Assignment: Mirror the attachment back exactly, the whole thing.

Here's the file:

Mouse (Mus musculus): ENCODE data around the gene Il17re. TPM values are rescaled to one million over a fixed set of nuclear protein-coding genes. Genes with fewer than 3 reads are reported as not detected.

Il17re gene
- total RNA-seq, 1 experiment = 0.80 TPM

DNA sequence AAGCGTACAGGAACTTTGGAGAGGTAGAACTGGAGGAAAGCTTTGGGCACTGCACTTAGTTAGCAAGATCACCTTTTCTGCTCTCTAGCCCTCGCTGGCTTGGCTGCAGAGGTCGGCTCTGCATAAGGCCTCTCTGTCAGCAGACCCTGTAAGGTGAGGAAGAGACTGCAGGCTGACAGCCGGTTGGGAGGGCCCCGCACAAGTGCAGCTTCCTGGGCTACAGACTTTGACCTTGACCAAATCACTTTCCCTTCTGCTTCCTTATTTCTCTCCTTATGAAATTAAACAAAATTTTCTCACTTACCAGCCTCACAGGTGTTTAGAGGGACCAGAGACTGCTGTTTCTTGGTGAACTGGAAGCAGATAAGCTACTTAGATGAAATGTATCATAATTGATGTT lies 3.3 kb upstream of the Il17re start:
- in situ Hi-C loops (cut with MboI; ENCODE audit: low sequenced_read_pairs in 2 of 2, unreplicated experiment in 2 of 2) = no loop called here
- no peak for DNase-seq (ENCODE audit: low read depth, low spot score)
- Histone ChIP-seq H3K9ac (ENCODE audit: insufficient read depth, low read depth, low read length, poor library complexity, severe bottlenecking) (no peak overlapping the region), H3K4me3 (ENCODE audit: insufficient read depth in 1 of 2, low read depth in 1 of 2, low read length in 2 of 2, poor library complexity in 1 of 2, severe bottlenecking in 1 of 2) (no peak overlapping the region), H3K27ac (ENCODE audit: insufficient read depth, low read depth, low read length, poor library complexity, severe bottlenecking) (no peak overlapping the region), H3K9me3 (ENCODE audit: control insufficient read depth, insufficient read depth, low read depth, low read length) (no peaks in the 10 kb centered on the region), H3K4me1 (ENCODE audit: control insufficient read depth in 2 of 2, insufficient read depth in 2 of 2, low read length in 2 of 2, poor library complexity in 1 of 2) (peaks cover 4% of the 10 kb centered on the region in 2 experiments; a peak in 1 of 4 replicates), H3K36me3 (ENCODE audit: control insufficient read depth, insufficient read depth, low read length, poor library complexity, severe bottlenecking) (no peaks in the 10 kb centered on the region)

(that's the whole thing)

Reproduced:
Mouse (Mus musculus): ENCODE data around the gene Il17re. TPM values are rescaled to one million over a fixed set of nuclear protein-coding genes. Genes with fewer than 3 reads are reported as not detected.

Il17re gene
- total RNA-seq, 1 experiment = 0.80 TPM

DNA sequence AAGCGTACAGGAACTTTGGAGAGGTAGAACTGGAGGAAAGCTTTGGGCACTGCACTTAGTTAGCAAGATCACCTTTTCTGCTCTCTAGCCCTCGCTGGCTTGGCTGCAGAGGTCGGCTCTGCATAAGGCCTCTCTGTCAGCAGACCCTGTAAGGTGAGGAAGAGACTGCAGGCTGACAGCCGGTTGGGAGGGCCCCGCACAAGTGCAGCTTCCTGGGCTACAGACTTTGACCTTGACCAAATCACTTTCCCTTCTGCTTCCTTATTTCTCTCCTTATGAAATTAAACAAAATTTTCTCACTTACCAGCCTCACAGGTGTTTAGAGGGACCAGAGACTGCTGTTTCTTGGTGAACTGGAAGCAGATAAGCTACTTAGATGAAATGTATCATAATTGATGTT lies 3.3 kb upstream of the Il17re start:
- in situ Hi-C loops (cut with MboI; ENCODE audit: low sequenced_read_pairs in 2 of 2, unreplicated experiment in 2 of 2) = no loop called here
- no peak for DNase-seq (ENCODE audit: low read depth, low spot score)
- Histone ChIP-seq H3K9ac (ENCODE audit: insufficient read depth, low read depth, low read length, poor library complexity, severe bottlenecking) (no peak overlapping the region), H3K4me3 (ENCODE audit: insufficient read depth in 1 of 2, low read depth in 1 of 2, low read length in 2 of 2, poor library complexity in 1 of 2, severe bottlenecking in 1 of 2) (no peak overlapping the region), H3K27ac (ENCODE audit: insufficient read depth, low read depth, low read length, poor library complexity, severe bottlenecking) (no peak overlapping the region), H3K9me3 (ENCODE audit: control insufficient read depth, insufficient read depth, low read depth, low read length) (no peaks in the 10 kb centered on the region), H3K4me1 (ENCODE audit: control insufficient read depth in 2 of 2, insufficient read depth in 2 of 2, low read length in 2 of 2, poor library complexity in 1 of 2) (peaks cover 4% of the 10 kb centered on the region in 2 experiments; a peak in 1 of 4 replicates), H3K36me3 (ENCODE audit: control insufficient read depth, insufficient read depth, low read length, poor library complexity, severe bottlenecking) (no peaks in the 10 kb centered on the region)